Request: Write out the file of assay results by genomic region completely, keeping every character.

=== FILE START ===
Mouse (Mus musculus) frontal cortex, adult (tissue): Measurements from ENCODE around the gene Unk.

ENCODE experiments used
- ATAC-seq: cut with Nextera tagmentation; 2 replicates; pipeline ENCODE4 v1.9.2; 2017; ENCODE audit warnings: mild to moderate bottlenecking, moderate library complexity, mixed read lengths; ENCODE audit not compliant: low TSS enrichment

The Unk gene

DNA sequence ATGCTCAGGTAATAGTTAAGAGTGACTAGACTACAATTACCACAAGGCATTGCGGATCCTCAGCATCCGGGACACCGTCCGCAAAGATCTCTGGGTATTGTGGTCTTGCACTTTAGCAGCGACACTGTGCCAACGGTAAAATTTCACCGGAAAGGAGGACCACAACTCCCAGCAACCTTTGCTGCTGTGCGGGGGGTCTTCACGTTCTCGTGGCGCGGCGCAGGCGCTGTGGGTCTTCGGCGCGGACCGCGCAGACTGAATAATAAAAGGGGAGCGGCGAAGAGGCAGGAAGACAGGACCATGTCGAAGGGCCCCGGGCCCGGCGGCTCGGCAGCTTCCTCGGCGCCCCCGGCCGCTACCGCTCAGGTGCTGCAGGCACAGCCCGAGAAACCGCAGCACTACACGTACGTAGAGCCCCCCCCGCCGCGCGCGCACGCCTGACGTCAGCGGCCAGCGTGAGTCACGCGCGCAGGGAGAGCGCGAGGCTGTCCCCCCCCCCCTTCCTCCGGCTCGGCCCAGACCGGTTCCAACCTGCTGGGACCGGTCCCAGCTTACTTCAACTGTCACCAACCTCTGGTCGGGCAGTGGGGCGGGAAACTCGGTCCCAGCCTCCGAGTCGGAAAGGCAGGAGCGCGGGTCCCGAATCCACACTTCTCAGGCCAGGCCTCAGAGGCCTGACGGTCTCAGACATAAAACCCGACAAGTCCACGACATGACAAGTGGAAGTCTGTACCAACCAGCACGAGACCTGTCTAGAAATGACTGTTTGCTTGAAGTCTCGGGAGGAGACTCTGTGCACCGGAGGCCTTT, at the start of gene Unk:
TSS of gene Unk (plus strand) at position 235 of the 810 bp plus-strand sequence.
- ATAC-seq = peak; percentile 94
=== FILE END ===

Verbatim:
Mouse (Mus musculus) frontal cortex, adult (tissue): Measurements from ENCODE around the gene Unk.

ENCODE experiments used
- ATAC-seq: cut with Nextera tagmentation; 2 replicates; pipeline ENCODE4 v1.9.2; 2017; ENCODE audit warnings: mild to moderate bottlenecking, moderate library complexity, mixed read lengths; ENCODE audit not compliant: low TSS enrichment

The Unk gene

DNA sequence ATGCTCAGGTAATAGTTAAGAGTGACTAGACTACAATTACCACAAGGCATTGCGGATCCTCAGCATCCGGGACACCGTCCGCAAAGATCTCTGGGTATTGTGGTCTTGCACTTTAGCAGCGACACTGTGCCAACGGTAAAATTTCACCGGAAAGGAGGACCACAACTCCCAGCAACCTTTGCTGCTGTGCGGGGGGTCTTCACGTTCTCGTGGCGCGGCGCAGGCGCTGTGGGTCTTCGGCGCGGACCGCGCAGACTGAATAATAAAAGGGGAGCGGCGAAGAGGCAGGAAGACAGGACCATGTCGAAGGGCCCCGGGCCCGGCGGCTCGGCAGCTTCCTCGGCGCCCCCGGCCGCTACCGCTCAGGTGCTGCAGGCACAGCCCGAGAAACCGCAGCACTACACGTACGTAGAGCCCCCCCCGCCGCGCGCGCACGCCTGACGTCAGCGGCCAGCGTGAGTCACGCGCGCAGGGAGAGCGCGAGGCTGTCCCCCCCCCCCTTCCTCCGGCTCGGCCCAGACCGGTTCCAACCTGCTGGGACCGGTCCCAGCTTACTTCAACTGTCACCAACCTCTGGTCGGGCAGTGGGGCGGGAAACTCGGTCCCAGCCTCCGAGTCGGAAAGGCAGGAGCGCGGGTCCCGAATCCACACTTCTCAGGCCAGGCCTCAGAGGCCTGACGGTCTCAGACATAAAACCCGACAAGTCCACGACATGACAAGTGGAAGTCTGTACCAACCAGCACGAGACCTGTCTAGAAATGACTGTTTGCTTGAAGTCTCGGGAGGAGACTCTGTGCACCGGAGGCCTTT, at the start of gene Unk:
TSS of gene Unk (plus strand) at position 235 of the 810 bp plus-strand sequence.
- ATAC-seq = peak; percentile 94